So far, I’ve shown two different ways (from source or RPM) of getting Scribe installed on your CentOS / RHEL 5 server and soon I’ll write more on configuration.
For now let’s just get it running with our JVM-based app. In this scenario we’re going to set it up to log a Cassandra instance to a scribe instance on the same server, which is setup to log to a buffer store locally if the remote scribe master should become unavailable.
So we’ll assume you’ve got git installed (you can get it from EPEL), you have log4j properly installed in your JVM-based application and you have local and remote scribe instances setup.
Here is the config (based on the example1 & 2 configs that come with scribe) for the central server:
Before, I wrote about how to build Scribe 2.1 and its’ dependencies on CentOS from source by hand.
I’m not a life long Linux admin, only been at it for a few years, so the process of discovery involved in getting it built made my hairline recede a bit…
The author just after running ’make install’
However, you’re in luck if you want to avoid all that and keep your hair, if you’re willing to make a few compromises.
Silas Sewell was awesome enough to share his own source RPMS with the world!
At Outbrain, I’ve recently been tasked with setting up and testing Facebook’s Scribe log aggregation server for collecting clicks, impressions and other data for eventual loading into our data warehouse.
From the README:
Scribe is a server for aggregating log data that’s streamed in realtime from clients. It is designed to be scalable and reliable.
Facebook Scribe can be found here.
Here is an ancient access_log from from a Sumerian web server dating from the 26th century BC. If you read cuneiform, you’d clearly see the entries from when Enki thought it was a cool idea to release his code red nam shub on the world.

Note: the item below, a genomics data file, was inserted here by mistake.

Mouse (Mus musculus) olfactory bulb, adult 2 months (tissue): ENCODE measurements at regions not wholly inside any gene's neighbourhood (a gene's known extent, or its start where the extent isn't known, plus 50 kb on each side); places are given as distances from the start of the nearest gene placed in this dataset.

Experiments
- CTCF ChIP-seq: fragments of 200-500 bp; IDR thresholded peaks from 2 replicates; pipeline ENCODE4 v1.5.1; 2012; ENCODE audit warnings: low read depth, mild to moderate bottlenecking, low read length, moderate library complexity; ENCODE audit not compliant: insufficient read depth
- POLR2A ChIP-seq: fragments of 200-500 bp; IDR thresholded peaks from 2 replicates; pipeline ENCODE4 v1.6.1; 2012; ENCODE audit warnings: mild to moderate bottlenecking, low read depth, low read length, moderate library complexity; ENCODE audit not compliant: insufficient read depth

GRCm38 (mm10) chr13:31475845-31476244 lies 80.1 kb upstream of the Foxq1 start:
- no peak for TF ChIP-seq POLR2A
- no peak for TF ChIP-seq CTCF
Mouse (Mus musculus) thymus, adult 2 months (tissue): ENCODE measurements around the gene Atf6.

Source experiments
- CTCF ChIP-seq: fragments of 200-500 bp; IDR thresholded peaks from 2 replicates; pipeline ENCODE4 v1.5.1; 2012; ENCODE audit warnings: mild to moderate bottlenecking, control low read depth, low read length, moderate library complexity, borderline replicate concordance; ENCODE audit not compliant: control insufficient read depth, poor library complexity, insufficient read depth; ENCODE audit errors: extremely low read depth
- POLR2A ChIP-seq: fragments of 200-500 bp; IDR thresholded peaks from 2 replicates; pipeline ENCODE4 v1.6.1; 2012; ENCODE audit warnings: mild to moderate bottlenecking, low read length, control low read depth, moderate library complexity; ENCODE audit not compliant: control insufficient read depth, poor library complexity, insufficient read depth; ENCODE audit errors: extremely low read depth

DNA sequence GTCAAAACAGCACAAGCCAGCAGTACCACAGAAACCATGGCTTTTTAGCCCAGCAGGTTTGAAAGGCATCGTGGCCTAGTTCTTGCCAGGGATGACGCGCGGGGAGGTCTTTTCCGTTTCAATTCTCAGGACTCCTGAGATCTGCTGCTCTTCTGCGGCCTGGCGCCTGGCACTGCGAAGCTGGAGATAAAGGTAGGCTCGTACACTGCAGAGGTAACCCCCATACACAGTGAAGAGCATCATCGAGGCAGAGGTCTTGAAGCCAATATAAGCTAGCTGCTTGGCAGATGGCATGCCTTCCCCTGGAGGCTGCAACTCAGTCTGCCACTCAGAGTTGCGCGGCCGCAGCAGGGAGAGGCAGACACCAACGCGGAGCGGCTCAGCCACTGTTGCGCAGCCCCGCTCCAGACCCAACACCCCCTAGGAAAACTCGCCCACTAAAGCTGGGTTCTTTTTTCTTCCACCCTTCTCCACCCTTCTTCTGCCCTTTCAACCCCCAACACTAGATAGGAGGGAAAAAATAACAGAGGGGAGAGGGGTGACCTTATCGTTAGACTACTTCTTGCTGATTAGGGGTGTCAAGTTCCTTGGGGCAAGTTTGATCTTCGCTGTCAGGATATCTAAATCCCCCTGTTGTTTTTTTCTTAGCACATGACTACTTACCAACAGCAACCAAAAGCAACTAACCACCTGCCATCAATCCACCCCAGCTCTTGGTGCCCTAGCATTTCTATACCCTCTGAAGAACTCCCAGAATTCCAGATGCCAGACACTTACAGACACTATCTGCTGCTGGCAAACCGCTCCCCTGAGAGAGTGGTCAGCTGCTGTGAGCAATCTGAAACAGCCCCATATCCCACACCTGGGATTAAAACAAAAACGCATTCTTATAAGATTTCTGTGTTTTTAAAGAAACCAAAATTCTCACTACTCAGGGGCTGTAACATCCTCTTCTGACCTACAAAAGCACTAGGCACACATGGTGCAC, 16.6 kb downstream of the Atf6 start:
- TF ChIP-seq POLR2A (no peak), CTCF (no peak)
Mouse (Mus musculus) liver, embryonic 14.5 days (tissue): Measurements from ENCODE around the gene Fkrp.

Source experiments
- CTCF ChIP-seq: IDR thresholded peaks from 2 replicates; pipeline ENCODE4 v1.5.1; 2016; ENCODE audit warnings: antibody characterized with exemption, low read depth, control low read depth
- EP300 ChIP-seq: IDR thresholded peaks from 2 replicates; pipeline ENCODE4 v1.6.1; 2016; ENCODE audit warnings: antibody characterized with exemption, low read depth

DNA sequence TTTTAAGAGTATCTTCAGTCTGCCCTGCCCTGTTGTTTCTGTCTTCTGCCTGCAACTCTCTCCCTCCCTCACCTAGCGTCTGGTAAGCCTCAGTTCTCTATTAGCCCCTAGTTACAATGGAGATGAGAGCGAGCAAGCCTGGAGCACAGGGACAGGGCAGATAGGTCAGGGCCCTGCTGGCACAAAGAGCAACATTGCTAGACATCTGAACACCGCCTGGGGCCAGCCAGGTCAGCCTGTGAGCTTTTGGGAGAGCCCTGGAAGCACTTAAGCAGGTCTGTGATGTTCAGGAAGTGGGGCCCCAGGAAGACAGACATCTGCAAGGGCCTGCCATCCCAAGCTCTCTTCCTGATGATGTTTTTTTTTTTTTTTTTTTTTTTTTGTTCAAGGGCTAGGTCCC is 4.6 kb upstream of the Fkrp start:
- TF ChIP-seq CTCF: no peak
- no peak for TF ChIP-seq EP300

Obviously, if they had proper, scalable log aggregation and analytics they might have nipped that in the bud before it turned into the great pre-biblical DDoS.
From reading around the web I have gathered that building Scribe is notoriously difficult and I’ve found a few installation guides, but mostly for less package-conservative linux distributions than CentOS. The steps I outline below for building and installation are what worked for me, and assume you have the EPEL repository installed.
NOTE: Silas Sewell has posted some wonderful source RPMS for CentOS 5 / RHEL 5 on his blog which I will elaborate on in a future post. My only problem with them is that thrift is built –without-java –without-perl –without-ruby –without-csharp for various reasons. I did steal his Boost 1.36 to 1.33 hack and init scripts for this build though.
So, without further ado let’s get started.